• Invokana (canagliflozin), average $459 for 30 tablets
  • Invokamet (canagliflozin and metformin), average $459 for 60 tablets
  • Invokamet XR (canagliflozin and metformin extended release), average $459 for 60 tablets
  • Farxiga (dapagliflozin), about $343 for 30 tablets
  • Xigduo XR (dapagliflozin and metformin extended release), about $463 for 30 tablets
  • Jardiance (empagliflozin), about $400 for 30 tablets
  • Glyxambi (empagliflozin and linagliptin), about $562 for 30 tablets
  • Synjardy (empagliflozin and metformin), about $463 for 60 tablets

SGLT2 Side Effects

Yeast infections and urinary tract infections (UTIs) are the most common side effects of SGLT2 inhibitors , occurring in roughly four to 11 percent of people who take the drugs. UTIs should be watched for signs of more serious complications since they can in rare cases develop into serious blood or kidney infections.

Clinical trials found at least nine common side effects that occurred in at least 2 percent of patients taking SGLT2 inhibitors along with minor side effects experienced by a smaller percentage of patients.

Common, Less Serious Side Effects Include:

  • Urinary tract infections
  • Increased urination
  • Thirst
  • Dry mouth
  • Male and female yeast infections
  • Constipation
  • Nausea
  • Abdominal pain
  • Fatigue
  • Back pain
  • Influenza
  • Increased cholesterol

Serious Side Effects of SGLT2 Inhibitors

The FDA has required additional warnings added to some or all SGLT2 inhibitor labels on at least four occasions since first approving the drugs in 2013.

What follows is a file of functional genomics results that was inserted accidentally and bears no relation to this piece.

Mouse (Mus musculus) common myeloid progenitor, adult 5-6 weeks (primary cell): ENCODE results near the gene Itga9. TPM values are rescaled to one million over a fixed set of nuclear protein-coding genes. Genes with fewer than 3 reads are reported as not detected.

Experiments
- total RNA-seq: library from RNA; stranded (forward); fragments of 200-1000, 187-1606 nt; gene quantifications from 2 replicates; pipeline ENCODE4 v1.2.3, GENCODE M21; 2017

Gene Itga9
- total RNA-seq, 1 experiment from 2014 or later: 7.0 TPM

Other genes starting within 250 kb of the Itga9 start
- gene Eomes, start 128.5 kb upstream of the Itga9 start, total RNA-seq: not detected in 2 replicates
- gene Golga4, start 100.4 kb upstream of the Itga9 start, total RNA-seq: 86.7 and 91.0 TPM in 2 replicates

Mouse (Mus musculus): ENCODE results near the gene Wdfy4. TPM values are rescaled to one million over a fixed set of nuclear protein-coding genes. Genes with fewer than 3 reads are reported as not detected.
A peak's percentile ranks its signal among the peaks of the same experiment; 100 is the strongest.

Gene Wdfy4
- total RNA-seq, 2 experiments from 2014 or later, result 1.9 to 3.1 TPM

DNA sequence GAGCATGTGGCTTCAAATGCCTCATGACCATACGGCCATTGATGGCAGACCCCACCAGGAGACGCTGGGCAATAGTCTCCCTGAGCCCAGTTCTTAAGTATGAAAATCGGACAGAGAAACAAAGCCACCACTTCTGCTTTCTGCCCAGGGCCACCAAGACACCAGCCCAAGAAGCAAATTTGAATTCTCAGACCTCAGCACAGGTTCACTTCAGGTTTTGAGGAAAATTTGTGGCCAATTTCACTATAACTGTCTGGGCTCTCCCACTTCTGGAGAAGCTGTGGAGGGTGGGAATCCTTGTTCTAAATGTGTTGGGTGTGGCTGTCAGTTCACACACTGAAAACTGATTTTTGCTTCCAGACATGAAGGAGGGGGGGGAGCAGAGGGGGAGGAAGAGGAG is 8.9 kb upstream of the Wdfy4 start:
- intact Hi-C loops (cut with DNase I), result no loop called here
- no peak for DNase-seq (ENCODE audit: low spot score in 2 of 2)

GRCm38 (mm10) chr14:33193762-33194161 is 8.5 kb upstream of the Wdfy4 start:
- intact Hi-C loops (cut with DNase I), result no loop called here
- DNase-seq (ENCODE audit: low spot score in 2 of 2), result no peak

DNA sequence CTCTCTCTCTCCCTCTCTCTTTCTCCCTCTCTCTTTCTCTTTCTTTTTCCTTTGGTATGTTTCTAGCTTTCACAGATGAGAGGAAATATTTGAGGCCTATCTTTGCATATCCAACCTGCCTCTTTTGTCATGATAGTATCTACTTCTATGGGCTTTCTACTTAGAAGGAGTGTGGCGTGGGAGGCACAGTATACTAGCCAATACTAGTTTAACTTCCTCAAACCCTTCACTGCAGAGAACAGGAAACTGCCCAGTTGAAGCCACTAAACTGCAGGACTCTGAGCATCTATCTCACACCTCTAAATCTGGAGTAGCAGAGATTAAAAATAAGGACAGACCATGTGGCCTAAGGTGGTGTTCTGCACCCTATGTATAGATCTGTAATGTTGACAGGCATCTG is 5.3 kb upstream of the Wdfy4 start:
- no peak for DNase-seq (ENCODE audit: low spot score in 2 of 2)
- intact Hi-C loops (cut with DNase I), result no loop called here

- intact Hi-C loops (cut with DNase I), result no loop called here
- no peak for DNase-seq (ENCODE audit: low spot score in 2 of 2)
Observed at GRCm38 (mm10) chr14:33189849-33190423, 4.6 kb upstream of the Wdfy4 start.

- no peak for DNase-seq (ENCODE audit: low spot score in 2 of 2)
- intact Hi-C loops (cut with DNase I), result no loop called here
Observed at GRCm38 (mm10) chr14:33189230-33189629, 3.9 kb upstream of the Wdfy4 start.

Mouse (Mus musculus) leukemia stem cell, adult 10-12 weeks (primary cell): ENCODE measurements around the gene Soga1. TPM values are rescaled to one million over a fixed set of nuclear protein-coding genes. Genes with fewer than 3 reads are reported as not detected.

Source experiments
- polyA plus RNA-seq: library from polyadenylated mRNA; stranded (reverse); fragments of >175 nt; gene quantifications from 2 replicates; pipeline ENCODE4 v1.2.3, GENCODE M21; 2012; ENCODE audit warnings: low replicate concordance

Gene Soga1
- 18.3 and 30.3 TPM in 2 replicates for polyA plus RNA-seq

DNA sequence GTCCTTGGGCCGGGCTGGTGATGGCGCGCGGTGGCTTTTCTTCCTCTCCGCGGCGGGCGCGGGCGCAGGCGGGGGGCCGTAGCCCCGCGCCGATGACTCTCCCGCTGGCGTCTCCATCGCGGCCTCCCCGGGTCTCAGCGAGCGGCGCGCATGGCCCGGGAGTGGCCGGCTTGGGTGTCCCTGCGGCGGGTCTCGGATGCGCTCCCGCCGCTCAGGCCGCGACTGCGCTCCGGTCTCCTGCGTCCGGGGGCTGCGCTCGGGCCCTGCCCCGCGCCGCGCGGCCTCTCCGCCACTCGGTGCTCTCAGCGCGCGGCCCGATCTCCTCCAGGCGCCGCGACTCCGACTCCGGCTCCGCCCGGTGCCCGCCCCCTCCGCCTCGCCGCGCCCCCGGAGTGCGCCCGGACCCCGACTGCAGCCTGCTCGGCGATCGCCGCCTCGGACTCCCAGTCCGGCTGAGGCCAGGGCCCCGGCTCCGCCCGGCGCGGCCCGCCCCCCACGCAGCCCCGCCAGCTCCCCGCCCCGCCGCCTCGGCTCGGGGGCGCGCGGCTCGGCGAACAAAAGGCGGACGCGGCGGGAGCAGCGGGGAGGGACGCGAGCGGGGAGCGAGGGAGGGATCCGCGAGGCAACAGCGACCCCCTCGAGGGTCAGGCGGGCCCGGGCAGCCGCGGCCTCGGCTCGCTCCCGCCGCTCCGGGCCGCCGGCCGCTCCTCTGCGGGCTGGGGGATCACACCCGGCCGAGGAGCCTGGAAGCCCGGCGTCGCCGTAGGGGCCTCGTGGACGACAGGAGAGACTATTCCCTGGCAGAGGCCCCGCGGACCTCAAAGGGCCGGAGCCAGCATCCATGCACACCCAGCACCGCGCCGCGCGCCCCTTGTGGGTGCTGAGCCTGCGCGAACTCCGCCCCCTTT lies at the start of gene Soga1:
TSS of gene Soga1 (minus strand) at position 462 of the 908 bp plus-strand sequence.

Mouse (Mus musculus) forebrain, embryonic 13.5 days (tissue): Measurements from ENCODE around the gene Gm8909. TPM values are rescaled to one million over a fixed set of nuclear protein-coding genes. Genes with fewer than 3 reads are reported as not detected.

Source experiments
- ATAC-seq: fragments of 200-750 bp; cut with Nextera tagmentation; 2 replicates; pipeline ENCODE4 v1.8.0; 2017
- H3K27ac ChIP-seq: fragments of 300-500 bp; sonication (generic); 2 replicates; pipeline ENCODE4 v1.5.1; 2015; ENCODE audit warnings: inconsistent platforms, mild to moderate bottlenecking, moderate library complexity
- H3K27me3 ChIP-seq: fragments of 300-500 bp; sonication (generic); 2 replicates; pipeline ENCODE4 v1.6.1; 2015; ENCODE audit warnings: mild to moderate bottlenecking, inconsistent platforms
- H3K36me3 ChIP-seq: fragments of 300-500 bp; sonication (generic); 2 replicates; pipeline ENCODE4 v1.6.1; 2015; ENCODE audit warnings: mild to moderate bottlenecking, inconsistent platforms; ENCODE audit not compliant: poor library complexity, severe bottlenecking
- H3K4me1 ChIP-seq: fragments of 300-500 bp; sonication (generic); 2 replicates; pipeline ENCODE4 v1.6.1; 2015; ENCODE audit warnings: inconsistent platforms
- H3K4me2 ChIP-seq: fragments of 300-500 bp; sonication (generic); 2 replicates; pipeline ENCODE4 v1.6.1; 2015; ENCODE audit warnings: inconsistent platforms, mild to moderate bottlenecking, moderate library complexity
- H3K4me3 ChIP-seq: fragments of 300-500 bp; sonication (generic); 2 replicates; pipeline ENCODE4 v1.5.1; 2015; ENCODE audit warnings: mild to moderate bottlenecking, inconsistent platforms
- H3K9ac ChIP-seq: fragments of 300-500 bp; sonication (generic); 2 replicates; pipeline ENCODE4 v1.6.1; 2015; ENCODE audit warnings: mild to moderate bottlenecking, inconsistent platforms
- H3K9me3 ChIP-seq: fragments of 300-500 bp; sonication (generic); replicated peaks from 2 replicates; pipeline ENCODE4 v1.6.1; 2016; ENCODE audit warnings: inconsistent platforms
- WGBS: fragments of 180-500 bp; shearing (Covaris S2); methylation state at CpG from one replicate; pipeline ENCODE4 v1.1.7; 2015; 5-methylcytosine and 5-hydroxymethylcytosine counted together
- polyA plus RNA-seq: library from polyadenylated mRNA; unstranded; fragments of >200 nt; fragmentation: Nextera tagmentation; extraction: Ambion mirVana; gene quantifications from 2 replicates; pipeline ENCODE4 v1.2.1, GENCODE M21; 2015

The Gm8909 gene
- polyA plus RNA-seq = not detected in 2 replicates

FDA warnings have highlighted risks of serious side effects of SGLT2 inhibitors including:

  • Amputation risk of toes and feet – specifically with canagliflozin
  • Diabetic ketoacidosis (DKA) – increased acid levels in the blood
  • Acute kidney injury (AKI) – sudden decrease in kidney function
  • UTIs causing serious kidney and blood infections – may require hospitalization
  • Lactic acidosis – a condition that can cause drops in blood pressure, sudden drop in body temperature, irregular heartbeat and death

Invokana, Invokamet, Invokamet XR

Invokana 300mg pill
Invokana 300mg pill

Invokana (canagliflozin) was the first SGLT2 inhibitor approved by the FDA. Manufactured by Johnson & Johnson‘s Janssen Pharmaceuticals division, Invokana hit the market in 2013 and quickly rose in popularity. J&J also spent $19.8 million marketing the drug to doctors in 2014, according to Bloomberg.

In 2014, the FDA approved Invokamet (canagliflozin and metformin); then it approved Invokamet XR in 2016.

Unlike other SGLT2’s, the FDA also found a link between Invokana and increased toe and foot amputations. The agency released a Drug Safety Communication in May 2016 and said it was investigating. In May 2017, the agency added a black box warning about the risk of foot and leg amputations. Additionally, Invokana was not tested in pregnant women, but animal studies showed irreversible kidney problems in fetuses.

Dosages:

  • Invokana: 100 mg and 300 mg. People with kidney issues should not take more than 100 mg daily.
  • Invokamet: 50 mg canagliflozin and 500 mg metformin. Depending on the patient’s response, the dosage of canagliflozin or metformin may be adjusted up to a maximum of 300 mg canagliflozin and 2000 mg metformin.

Drug Interactions:

  • Canagliflozin: Rifampin, digoxin